106 forum posts
I think the tale of high charge rates damaging batteries comes from when dealerships would stick an 100amp charger on a battery prior to a test drive, or leave the a high amp charger on for extended periods of time which will distort the plates heating the battery drying out the fluid. Years ago buying a second hand car from a back street dealer normally resulted in the car needing a new battery fairly quickly after purchase. Probably not such an issue nowadays with regulated & controlled charging from modern chargers.
8859 forum posts
Is the battery charger being used a lot? If so, it suggests something is wrong - too many short journeys, failing battery, capacity too small for the vehicle, stuck boot-light switch etc. A healthy battery in ordinary service should recharge on the accumulator. (Assuming a modern car. They seem kinder to batteries than older models. I think because electronic voltage regulators are more sensitive and react faster than mechanical types. )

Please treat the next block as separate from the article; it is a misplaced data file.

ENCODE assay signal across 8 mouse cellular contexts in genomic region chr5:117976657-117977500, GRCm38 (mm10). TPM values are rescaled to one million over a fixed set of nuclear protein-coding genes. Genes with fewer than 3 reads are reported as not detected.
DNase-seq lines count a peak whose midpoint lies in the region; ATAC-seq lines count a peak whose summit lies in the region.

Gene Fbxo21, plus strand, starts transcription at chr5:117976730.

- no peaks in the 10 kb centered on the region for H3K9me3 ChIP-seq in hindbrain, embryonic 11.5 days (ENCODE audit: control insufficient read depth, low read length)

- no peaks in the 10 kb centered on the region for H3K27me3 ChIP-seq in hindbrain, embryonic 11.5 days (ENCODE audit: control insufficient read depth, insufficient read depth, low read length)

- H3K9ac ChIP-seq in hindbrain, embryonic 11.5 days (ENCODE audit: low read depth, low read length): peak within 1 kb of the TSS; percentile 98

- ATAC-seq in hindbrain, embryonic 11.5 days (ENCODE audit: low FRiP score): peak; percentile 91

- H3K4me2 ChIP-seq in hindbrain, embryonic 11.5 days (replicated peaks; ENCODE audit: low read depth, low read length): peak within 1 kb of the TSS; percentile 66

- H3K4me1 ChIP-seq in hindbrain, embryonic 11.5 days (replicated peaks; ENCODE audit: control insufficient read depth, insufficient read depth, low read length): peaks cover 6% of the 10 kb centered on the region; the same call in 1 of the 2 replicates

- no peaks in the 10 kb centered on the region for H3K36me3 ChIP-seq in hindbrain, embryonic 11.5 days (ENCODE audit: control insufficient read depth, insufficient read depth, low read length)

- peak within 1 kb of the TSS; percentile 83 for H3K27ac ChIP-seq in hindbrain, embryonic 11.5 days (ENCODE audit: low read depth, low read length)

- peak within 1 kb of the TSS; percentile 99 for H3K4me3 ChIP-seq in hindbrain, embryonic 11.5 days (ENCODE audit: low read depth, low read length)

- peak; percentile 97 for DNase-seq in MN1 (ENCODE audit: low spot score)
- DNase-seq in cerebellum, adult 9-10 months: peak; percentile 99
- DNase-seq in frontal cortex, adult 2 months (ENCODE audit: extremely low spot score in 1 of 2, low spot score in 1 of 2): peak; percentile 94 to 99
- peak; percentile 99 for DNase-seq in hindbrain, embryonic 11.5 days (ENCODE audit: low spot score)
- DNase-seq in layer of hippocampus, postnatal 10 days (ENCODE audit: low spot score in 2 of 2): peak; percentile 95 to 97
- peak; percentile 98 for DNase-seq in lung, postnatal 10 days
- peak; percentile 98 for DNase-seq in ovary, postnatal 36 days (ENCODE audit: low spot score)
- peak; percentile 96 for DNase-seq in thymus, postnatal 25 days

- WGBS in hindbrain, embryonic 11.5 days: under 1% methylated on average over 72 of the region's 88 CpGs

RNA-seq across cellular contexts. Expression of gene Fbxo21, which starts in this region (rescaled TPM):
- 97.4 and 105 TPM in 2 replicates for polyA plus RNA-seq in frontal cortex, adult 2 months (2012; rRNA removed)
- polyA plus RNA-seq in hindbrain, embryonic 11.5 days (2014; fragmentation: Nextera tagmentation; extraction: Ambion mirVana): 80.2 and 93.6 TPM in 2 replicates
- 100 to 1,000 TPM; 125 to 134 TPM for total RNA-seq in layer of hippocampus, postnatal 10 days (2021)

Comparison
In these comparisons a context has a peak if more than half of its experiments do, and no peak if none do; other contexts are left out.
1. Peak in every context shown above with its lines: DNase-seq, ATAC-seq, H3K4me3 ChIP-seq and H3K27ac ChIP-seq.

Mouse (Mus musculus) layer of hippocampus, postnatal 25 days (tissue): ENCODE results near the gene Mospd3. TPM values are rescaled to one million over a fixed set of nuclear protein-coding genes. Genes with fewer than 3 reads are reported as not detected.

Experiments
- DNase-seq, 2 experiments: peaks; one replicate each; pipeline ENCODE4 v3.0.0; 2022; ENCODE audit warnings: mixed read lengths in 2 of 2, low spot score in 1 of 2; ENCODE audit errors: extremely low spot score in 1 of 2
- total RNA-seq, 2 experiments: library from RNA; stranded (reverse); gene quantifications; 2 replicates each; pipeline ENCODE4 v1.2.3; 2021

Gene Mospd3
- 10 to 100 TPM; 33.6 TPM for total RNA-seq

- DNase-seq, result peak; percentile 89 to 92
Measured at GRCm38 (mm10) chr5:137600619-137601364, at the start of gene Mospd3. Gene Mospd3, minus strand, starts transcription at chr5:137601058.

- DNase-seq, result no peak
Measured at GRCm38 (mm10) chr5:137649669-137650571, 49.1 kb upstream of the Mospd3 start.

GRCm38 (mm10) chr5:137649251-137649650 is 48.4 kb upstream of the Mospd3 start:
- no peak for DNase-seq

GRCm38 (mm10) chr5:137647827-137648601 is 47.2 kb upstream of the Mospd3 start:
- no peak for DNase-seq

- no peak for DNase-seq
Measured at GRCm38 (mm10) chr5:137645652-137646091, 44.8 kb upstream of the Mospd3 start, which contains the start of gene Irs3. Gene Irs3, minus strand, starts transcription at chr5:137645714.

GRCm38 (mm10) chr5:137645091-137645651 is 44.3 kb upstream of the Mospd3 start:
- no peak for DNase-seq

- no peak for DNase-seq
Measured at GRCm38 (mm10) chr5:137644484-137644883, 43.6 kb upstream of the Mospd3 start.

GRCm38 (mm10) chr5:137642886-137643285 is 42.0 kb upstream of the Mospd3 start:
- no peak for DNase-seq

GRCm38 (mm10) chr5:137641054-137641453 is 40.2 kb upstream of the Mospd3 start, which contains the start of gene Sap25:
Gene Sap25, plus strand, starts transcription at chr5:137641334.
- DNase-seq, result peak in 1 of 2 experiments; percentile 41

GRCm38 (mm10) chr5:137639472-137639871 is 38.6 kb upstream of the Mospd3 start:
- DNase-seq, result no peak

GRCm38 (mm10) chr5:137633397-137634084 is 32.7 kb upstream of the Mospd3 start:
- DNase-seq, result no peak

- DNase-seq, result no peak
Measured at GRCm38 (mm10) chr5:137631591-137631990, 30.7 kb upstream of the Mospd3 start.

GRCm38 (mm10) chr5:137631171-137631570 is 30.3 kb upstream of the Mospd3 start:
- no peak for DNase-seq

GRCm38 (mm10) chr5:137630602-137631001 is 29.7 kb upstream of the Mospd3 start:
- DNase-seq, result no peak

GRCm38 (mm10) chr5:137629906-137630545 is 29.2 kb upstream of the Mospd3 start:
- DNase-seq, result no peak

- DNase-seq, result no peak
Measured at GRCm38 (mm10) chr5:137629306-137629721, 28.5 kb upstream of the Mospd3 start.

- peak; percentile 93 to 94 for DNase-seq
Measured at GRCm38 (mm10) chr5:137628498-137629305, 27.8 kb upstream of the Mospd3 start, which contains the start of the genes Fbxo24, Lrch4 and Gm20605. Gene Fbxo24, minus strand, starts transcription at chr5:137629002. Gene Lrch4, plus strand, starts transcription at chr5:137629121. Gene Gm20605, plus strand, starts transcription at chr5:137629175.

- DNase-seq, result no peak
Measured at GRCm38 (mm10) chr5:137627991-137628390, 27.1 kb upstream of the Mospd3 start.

Distorting plates isn't the only way of damaging a battery. Overcharging takes years off them! Cheap chargers ignore all the warning signs if a battery is put on fast charge and allowed to carry on past full charge. Better units back-off automatically, so much depends on the electronics inside. My classic charger contains a simple transformer and rectifier and has to be supervised.
Jump start rechargers are another ball-game. The usual size might max about 1250A into a battery, which could cause bent plates if done too often. Conversely, shaking up Sulphated plates can revive a failing battery, though the recovery is temporary, not a permanent cure. Needing frequent jump-starts suggests something is wrong too.
|1198 forum posts|
Ive got two settings on my car battery charger. High and Low.